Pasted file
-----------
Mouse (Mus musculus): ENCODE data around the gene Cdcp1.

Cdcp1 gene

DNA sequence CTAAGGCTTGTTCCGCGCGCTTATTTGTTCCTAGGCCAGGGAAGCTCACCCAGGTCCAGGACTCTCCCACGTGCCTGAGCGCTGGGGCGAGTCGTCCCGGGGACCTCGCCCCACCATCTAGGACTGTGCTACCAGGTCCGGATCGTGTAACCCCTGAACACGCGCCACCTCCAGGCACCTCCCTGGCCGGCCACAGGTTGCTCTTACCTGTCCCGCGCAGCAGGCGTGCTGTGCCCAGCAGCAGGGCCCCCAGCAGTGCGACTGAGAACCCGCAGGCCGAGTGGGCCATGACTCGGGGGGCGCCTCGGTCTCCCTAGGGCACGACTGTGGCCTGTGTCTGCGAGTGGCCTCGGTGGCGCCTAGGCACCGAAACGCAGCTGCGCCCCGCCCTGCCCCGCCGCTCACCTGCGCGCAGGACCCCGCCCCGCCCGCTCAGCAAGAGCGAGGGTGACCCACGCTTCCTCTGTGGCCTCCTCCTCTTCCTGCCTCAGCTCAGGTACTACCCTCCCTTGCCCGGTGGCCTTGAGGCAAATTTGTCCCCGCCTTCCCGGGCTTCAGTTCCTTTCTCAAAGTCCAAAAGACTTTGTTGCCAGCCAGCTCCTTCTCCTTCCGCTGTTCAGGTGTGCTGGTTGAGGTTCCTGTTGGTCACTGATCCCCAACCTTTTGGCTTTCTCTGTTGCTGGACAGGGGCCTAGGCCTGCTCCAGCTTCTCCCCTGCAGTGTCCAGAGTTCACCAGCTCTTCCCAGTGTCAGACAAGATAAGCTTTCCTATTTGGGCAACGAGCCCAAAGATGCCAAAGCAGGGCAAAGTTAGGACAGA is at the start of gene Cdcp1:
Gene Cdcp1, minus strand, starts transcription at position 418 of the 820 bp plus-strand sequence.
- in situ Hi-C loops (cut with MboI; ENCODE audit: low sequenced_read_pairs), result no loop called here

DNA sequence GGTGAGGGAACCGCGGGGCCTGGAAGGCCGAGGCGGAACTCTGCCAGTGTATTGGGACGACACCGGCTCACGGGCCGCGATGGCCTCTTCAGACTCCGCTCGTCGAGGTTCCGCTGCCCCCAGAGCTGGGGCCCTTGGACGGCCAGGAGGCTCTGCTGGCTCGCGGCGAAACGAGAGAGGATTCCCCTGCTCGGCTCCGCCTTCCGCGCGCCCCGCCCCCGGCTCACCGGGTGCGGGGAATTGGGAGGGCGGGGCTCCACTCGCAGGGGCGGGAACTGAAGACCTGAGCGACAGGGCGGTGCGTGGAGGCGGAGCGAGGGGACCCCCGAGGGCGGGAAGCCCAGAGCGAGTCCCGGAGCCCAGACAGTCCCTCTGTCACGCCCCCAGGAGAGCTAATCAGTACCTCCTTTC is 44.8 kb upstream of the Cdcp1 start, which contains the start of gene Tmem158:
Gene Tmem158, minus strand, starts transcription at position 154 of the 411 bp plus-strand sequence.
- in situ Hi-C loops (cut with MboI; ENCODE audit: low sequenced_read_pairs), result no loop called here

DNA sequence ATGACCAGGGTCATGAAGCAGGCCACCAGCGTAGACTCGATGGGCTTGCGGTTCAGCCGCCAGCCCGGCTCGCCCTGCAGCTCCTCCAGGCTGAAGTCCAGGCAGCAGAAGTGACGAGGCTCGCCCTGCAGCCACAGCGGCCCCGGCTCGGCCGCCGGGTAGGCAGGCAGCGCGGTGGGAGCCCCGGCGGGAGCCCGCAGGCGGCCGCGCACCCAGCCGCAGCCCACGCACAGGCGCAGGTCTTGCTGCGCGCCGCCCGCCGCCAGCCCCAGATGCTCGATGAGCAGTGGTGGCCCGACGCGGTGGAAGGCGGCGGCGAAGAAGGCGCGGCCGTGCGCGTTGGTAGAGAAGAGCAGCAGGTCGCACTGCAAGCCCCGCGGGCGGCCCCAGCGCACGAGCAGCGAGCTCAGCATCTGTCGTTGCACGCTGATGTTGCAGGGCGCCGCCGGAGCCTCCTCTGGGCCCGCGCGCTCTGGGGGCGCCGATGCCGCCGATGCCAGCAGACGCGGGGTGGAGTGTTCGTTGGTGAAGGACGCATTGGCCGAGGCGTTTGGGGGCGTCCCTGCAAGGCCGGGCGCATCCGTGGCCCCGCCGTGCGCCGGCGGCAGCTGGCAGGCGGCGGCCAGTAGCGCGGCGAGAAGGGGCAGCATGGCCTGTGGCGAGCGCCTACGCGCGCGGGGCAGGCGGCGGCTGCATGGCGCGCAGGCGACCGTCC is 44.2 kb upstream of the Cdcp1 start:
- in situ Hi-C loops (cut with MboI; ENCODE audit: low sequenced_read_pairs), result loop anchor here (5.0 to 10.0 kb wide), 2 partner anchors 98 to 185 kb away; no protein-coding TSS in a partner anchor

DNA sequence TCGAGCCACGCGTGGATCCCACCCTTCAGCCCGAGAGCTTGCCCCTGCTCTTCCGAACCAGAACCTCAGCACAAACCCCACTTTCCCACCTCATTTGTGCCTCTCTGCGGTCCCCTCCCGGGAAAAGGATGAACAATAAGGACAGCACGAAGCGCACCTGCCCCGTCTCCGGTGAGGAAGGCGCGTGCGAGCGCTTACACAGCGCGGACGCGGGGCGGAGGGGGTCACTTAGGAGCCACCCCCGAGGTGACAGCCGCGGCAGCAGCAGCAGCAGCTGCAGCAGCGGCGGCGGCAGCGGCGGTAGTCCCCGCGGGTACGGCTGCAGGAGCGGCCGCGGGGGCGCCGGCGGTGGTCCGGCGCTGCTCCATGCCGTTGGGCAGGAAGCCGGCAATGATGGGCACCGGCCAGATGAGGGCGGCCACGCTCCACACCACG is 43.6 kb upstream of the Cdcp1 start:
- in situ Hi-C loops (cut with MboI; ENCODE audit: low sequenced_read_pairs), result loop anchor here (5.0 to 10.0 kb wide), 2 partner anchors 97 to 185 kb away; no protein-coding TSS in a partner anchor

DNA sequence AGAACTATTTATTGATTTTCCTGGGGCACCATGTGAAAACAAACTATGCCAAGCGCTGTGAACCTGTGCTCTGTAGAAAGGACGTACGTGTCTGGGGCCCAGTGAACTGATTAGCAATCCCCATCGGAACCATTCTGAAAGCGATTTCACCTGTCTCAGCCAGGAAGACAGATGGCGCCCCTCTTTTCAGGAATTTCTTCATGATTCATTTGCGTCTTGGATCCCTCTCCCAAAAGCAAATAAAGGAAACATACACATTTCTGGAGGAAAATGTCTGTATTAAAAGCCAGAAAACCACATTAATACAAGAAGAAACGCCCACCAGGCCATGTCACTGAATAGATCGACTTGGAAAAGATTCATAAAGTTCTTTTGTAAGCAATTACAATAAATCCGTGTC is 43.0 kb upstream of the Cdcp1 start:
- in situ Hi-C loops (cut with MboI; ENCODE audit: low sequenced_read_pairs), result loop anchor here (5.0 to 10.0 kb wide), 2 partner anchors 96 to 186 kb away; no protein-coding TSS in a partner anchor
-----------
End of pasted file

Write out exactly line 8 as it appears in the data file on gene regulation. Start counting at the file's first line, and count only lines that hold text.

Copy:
- in situ Hi-C loops (cut with MboI; ENCODE audit: low sequenced_read_pairs), result no loop called here